Lately, most of my time has been spent shooting residential interiors and design, which means meeting new and potential clients. Whether I am in a meeting or portfolio showing, at a design show or making cold calls to potential clients, I try and always find out if a designer has worked with a professional photographer in the past, and if so, what went wrong. As I meet more and more talented designers letting their projects go un-photographed, I’m receiving the same handful of answers. Here are the top 5 reasons I have been given for not hiring a professional architectural or interiors photographer, and my response to how Arris Photography can help:Read More
I realized one day that I have not written much at all on here, but boy was I surprised to find out just how long it had been. Why? Honestly (and I loathe when people say this), it has been incredibly busy around these parts - both professionally and personally. So to not belabor the point, I thought I would give a quick recap of what I was up to since the last blog post.Read More
Theoretically, a good set of tripod legs should last a very long time and outlive several camera bodies. However, you quickly learn that what you initially thought was a nice feature or a ‘must-have’ need turns out to be either cumbersome or completely irrelevant to your day-to-day workflow and you realize it's time to upgrade.Read More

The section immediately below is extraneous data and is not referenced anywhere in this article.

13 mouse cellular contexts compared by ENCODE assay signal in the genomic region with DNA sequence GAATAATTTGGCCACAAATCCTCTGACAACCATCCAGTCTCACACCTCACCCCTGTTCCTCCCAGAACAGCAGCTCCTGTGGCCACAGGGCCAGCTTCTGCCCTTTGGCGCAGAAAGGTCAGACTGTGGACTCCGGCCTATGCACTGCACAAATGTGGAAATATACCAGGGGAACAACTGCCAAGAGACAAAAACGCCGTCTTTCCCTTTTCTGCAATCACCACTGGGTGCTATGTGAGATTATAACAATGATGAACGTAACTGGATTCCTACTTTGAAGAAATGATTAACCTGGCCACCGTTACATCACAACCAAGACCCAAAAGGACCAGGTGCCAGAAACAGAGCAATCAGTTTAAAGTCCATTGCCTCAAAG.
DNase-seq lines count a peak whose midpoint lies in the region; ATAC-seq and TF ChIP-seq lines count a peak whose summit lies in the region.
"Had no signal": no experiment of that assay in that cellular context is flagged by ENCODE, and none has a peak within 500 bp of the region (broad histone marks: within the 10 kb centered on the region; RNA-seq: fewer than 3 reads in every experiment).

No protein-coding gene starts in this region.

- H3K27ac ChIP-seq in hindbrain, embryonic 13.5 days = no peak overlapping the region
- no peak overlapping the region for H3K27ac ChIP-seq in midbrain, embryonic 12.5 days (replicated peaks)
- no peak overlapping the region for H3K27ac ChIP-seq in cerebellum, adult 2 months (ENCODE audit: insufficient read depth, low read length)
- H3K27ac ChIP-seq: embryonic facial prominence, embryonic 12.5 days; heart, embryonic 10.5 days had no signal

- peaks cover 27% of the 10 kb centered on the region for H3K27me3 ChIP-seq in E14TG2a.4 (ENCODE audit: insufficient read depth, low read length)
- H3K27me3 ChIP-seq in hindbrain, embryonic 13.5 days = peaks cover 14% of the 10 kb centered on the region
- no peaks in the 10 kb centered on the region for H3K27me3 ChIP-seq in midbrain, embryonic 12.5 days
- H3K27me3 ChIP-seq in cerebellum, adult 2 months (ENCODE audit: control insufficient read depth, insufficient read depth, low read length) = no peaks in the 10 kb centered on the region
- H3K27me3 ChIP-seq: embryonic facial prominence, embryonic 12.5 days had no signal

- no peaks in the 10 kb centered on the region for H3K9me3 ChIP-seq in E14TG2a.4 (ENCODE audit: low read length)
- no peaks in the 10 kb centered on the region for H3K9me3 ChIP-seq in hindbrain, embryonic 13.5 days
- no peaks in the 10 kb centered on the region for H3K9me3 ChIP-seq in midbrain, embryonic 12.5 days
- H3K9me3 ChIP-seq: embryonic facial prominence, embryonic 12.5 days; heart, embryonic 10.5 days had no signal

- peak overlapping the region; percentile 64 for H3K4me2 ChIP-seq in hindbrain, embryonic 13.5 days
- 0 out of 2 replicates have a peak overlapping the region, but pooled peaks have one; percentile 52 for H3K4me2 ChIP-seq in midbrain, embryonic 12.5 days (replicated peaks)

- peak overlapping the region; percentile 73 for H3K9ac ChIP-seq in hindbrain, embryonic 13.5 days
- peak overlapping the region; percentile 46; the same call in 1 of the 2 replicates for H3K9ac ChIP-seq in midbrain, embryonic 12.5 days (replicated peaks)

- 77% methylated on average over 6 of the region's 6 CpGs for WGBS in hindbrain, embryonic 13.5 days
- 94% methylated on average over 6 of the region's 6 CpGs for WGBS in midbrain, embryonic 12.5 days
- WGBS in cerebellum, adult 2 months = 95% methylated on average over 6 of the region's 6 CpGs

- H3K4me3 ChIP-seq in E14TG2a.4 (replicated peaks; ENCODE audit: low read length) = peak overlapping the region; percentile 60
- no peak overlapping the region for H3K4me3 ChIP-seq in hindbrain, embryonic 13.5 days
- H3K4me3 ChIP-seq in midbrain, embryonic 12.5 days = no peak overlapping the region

Oh boy, the busy real estate season is just around the corner and many of us photographers are ready to come out of hibernation! Besides the Hatchimal craze, the biggest trend I've noticed this winter has been the proliferation of "drones". I know you've seen it too. Your neighbor has one. Your nephew Timmy just got one. Hell, even I received (another) one as a gift this year.
Naturally, this has caused a spike in the interest for commercial aerial photography and video services, especially here in the Northern Colorado real estate scene. But before you offer Timmy $20 to take some aerial photos of your new listing, there are a couple of important things to consider.